Riding and Saddle Creek go hand in hand and everybody seems to appreciate it.

“It helps a lot with recruiting when they come here and see 15 bike parking spots,” said Mike II. “Happy drivers are safe drivers.

Ashfield Vanterpool was recruited to drive for Saddle Creek two years ago. He said there are similarities in riding his Suzuki Hayabusa and driving for Saddle Creek, like being aware of your surroundings.

“When I want to fool around, I go on the drag strip,” said Vanterpool, who has been riding for seven years and was pleasantly surprised when the company gave him a kickstand holder for when he rides his bike to work. “But I want to be cautious because I don’t want to lose my license.”

Director David Burr also enjoys riding his Street Glide 14 when he’s not thinking about whether Saddle Creek is properly distributing Arizona Ice Tea or Corona beer or the 50,000 Brother printer/computer parts that go out weekly.

The company’s commitment to its riders parallels its pledge to its customers. Whether you are white collar or blue collar, the company bleeds green – both in its logo and its operations. According to Delbovo, the company in 2012 invested $55 million into using compressed natural gas to fuel its fleet.

“We are innovators in terms of clean transportation,” said Delbovo.

He said the company is all about sustainability. Since the natural gas feeds from underground right onsite where drivers fill up before leaving Lakeland, it is a stormproof concept because their drivers will never be waiting around for delivery trucks during a gas crisis.

The Saddle Creek trucks also run much quieter and, with no smokestacks, leave a lower carbon footprint as they travel over the road.

“The term biker is not derogatory, it’s empowering,” said Mike II.

Stop reading for a second and think about the first thing that comes to mind when somebody says the word BIKER.

To some, it’s Hell’s Angels. To others it’s James Dean. Fonzie anyone? Maybe not so much. Evel Knievel brought something to the table for those of us who had his wind-up toy in the 1970s.

More recently, “crotch rockets” have earned status as a buzz word to describe many non-Harley riders and recent road rage news accounts have served to drive bikers into that pigeon hole.

OK, if you haven’t started reading again, you can pick back up here.

Now think about these images: fundraising poker runs, Toys for Tots drives, rides for a cause, community service, respect for wildlife, giving back to children and always honoring the military and the fallen.

Saddle Creek has a plethora of patriotic riders who bleed red, white and blue from working for an American company that gives back. Here are a few examples:


Every December, bikers start lining up at Saddle Creek headquarters at 6 a.m. which acts as a staging arena for more than 600 bikes who take a 50-mile pilgrimage to the Florida National Cemetery in Bushnell to lay wreaths that honor the fallen military veterans. At the Jacksonville location another 100 bikers follow suit and next year Saddle Creek will be adding its Cocoa? Location.

Law enforcement assists in the planning and takes part in the event. Military riders, veterans and first responders take center stage.

“People see that the whole sheriff’s department is behind our organization and they forget about the stereotypes,” Mike II said.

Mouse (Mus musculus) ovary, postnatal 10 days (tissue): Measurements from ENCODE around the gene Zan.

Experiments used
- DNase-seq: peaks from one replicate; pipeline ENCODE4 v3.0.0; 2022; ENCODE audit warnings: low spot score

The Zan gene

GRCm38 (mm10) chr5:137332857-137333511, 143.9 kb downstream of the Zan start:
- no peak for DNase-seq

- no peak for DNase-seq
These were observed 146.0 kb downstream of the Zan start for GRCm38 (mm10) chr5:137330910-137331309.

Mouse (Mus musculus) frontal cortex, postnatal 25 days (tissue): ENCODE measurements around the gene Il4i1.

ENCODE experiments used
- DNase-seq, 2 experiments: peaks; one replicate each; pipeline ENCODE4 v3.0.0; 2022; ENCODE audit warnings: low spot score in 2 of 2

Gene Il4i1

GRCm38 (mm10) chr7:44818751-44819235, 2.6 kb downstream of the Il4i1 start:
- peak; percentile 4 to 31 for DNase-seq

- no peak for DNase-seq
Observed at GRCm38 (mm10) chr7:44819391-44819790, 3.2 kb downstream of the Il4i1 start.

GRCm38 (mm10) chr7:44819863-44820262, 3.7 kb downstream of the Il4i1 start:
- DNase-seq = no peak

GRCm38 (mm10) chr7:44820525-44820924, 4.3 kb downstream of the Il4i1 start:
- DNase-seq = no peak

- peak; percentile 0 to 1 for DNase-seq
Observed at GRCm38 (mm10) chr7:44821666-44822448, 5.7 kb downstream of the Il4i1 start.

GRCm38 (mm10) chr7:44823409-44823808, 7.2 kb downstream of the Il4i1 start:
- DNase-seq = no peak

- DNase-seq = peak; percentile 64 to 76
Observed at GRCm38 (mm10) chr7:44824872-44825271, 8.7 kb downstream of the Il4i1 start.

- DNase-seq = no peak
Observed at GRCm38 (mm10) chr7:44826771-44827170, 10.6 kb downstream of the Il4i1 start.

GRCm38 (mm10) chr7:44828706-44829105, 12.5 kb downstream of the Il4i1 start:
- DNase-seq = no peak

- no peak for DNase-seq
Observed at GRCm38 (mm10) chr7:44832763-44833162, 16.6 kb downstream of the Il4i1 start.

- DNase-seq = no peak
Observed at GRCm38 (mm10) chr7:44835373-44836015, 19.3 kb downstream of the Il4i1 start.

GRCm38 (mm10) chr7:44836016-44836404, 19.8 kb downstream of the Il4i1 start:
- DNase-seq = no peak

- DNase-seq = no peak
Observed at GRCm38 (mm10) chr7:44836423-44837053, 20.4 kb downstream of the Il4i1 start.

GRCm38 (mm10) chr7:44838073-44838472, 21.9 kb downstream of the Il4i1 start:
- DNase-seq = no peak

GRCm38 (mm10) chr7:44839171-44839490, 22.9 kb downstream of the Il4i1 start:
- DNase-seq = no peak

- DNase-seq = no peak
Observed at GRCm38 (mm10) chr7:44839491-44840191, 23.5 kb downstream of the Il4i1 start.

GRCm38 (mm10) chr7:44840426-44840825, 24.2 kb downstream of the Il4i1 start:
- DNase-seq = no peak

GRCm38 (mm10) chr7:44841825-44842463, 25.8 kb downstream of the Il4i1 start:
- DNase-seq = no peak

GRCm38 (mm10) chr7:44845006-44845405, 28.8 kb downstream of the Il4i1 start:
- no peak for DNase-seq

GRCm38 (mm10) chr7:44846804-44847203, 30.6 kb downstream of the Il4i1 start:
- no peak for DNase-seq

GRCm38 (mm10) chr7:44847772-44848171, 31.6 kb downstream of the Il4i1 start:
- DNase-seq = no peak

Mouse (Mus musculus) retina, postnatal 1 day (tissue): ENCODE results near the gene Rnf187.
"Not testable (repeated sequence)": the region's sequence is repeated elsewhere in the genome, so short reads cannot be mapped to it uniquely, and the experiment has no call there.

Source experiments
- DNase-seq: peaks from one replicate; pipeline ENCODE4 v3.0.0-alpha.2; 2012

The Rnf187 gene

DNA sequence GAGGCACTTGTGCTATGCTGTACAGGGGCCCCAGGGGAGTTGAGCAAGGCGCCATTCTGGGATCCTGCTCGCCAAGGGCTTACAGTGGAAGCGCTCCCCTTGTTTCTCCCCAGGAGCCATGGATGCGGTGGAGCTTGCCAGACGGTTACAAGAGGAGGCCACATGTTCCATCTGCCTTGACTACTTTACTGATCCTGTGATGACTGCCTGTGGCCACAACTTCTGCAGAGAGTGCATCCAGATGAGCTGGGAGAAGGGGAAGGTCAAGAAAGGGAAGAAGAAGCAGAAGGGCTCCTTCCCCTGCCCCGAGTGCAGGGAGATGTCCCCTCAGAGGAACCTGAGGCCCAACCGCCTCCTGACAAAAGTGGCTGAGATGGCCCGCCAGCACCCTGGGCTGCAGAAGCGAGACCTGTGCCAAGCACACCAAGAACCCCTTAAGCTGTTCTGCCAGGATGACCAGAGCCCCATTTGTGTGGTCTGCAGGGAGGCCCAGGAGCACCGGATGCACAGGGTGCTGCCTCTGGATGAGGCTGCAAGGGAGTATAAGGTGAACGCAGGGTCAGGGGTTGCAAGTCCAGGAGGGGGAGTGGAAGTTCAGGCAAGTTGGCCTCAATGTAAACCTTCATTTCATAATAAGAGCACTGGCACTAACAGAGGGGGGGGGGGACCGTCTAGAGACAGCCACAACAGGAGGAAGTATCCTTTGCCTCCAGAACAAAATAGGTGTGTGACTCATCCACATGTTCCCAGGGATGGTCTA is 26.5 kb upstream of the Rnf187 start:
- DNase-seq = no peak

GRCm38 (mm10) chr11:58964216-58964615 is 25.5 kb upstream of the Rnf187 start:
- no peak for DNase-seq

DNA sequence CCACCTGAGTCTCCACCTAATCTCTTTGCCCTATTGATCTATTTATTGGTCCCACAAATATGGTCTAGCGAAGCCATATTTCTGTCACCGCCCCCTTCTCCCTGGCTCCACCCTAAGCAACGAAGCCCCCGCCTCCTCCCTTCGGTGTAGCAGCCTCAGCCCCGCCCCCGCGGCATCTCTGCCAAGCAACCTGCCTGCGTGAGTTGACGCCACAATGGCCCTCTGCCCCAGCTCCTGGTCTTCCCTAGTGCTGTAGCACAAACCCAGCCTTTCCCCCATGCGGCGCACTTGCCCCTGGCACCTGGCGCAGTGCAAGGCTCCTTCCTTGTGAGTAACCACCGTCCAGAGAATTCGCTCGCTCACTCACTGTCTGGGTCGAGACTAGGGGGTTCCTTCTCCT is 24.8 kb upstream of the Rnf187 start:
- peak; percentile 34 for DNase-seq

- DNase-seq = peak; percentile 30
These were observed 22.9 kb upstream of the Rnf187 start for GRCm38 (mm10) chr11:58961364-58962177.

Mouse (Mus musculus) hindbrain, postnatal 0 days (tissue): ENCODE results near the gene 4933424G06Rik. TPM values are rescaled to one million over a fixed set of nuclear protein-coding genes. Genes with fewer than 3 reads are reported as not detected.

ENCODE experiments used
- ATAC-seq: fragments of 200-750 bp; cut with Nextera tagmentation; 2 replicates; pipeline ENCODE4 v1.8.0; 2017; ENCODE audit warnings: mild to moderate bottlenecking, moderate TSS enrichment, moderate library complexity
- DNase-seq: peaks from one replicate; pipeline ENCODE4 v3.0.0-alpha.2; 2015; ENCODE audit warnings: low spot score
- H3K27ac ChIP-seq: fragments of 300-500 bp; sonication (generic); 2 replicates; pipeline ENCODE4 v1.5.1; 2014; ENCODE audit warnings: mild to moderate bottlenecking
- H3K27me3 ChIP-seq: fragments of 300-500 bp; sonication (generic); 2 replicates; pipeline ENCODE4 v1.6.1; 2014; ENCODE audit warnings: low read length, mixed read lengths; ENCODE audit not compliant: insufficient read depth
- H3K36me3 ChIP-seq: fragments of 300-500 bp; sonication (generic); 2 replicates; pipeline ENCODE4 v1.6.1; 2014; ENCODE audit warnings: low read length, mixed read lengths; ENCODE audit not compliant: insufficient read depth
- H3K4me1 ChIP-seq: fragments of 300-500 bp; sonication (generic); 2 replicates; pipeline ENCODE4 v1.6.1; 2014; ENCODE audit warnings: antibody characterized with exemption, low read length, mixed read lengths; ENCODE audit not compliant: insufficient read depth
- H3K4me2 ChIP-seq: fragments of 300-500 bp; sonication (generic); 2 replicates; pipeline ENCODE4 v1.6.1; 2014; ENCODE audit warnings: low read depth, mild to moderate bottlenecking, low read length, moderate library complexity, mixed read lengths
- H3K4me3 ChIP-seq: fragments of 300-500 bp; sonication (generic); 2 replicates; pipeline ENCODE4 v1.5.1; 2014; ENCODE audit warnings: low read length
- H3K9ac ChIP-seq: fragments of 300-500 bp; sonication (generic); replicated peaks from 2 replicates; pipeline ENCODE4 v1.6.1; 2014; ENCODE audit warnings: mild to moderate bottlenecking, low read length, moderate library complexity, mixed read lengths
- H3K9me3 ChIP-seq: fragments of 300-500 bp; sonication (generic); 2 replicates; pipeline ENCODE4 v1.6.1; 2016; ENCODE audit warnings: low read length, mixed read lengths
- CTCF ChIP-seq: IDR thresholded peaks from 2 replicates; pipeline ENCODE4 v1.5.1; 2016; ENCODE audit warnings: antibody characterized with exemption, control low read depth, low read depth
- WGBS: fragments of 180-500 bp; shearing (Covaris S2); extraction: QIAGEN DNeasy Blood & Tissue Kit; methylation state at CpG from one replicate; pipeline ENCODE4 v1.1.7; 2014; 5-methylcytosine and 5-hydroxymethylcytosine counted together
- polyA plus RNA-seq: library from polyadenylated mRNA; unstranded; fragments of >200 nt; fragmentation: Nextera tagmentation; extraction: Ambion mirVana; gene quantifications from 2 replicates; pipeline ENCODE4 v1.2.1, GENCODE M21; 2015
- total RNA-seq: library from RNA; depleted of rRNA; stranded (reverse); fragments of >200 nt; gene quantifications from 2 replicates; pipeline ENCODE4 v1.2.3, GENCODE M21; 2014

“it’s a wonderful event,” Delbovo said. “I really believe in giving back to help make this company, and the world, a better place. I support things that are important to the people who work for me.”


Bob Carufel has worked in Saddle Creek transportation for eight years and rides an Ultra Classic. His average truck route takes him 450 miles in a day, while his average bike trek covers 200 miles on county back roads.

In 2013, he went riding in Frostproof along Highway 630 when he came across an injured bald eagle who had obviously hit a high wire in flight and appeared burned. Carufel decided the humane thing to do was call the Florida Fish and Wildlife Conservation Commission to see if they could save a protected national symbol of patriotism.

He and his riding group parked their bikes and waved oncoming traffic over while they waited two hours for a ranger to reach the remote location and tend to the eagle on the highway.

“That was quite interesting,” Carufel said. “It was cool but scary. Riding is more like therapy (for me).”


In his youth, Wes Perry was a different motorcycle rider than he is today. He started riding at 18 and has worked at Saddle Creek for a decade.

“I used to do crazy things like race from Orlando to Tampa just to see how fast we could go,” said Perry, who notes he hasn’t crashed since 1995.

Perry rides a Road King now and sponsors “predator rides” to help children who are the victims of molestation. He also is helping build a playground near Sarasota called Angels Playground for what he calls forgotten children who have died.

When it comes to his driving, Perry said tractor trailers and motorcycles are a lot alike because “you never know what’s going on around you 360 degrees.”

… The golf cart turns into a parking spot and Delbovo exits. The peak inside Saddle Creek has come to an end. Somewhere between the motion sensor that turns on the lights near the stacks of Gatorade and the electronic logs and video recorders that help track the driver’s routes, the executive trucker biker makes one final point about the culture he tries to instill in his employees at Saddle Creek – whether they ride or not.

“I don’t care what you do, but you have to do something,” said Delbovo, who serves on multiple boards including the Lakeland Regional Medical Center. I encourage everybody to give back.”